Price: Typically starting around $1,000.






Built-ins and custom masonry

  • For those who want to go bigger, there are custom square pits and outdoor fireplaces. Penn Stone can work with customers who want something bigger than the standard 36- to 48-inch built-ins. Retaining wall blocks or natural stone masonry are options, as are building techniques and specialty components that keep the flame closer to visitors. A masonry fireplace outside Penn Stone’s retail entrance features a shallow firebox and a curved “Rumford” throat that directs smoke up while keeping heat down.

Price: Basic built-in rings start around $1,000 for retaining wall kits, including a drop-in pit; $1,200 for natural stone; and custom masonry goes as high as size, materials and labor can take you.

New fuels

  • Wood and propane fire pits have long been the standard. Bioethanol fuel pots allow for a clean-burning, though admittedly cooler, flame. Some fire pits will hold both wood and a bowl for liquid fuel (see Modfire), while others are designed specifically for liquid. Brown Jordan’s fire bowl includes a “pit” from which flames rise through artificial coals. The bowl itself is made of colored, glass-fiber-reinforced concrete.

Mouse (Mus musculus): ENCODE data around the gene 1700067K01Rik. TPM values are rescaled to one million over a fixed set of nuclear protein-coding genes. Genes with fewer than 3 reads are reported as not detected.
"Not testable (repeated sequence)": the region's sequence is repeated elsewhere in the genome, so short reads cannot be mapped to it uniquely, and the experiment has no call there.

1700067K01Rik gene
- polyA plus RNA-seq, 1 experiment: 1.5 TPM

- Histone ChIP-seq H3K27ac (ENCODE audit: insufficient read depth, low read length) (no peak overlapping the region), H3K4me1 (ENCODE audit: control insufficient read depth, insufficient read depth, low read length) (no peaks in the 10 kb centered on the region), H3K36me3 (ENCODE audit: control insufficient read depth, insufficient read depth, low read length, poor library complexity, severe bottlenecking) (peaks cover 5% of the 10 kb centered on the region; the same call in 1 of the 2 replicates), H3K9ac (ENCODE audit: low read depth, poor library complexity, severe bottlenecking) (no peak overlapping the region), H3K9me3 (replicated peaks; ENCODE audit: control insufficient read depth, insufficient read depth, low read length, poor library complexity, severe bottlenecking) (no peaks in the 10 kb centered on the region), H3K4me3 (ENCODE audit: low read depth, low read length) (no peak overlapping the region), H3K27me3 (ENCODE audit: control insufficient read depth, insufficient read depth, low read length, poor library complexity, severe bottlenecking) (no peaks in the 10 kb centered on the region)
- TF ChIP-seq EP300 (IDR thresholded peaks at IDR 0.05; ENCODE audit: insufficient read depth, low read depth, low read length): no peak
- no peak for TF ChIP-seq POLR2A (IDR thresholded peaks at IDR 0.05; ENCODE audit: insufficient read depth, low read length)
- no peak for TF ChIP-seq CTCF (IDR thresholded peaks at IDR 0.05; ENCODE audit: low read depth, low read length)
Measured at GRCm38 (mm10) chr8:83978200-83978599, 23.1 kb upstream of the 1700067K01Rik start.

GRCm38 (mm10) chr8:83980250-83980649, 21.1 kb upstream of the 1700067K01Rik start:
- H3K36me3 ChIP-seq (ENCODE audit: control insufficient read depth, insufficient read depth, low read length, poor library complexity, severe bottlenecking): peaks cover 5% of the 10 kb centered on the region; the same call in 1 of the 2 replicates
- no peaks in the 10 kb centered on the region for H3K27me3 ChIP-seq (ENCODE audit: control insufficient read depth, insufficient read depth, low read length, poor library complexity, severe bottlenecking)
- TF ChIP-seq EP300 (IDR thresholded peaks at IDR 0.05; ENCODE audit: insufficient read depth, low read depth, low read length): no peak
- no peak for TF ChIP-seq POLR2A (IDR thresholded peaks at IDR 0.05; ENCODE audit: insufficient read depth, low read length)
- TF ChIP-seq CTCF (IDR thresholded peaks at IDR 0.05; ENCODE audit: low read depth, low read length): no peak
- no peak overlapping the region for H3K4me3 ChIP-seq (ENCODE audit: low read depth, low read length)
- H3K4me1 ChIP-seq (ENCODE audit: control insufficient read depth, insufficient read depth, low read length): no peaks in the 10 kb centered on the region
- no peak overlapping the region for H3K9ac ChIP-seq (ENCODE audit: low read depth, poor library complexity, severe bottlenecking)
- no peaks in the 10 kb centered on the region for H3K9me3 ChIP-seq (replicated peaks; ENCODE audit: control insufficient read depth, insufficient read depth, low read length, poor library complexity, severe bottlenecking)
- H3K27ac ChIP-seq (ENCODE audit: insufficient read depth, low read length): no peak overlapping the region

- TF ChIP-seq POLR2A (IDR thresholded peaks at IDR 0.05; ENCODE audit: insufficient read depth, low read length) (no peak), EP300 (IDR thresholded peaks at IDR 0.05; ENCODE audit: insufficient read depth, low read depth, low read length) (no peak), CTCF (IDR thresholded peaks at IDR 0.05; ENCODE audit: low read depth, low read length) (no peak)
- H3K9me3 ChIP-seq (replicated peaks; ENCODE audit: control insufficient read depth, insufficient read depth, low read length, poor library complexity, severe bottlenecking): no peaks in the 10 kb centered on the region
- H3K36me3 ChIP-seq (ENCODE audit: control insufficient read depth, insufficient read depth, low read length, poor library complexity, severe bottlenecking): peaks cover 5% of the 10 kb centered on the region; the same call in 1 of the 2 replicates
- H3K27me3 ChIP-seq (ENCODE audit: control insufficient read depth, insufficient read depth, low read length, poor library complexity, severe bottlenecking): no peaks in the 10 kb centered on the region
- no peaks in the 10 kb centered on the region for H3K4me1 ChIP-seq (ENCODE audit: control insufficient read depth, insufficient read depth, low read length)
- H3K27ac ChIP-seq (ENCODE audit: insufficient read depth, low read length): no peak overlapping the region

Price: Four gallons of EcoSmart Fire e-NRG Bio-Ethanol Fuel run about $100. The burn time depends on the the kind of fire feature you’re using. Other brands also are widely available online.

Follow OLP on our Social Media platforms to stay abreast of the latest happenings.

Follow Us on Facebook Follow Us on Facebook » Follow Us on Twitter Follow Us on Twitter » Circle Us on Google Plus Circle Us on Google Plus » Visit our Blog Feed Visit our Blog Feed » See Us on Pinterest See Us on Pinterest »
Get the Latest News and Events from OLP delivered directly to your email inbox via our OLP eNewsletter.

We promise you'll love our content!

  I agree with Privacy Policy and Terms of Use
Subscribe to Outdoor Living Magazine - It's FREE!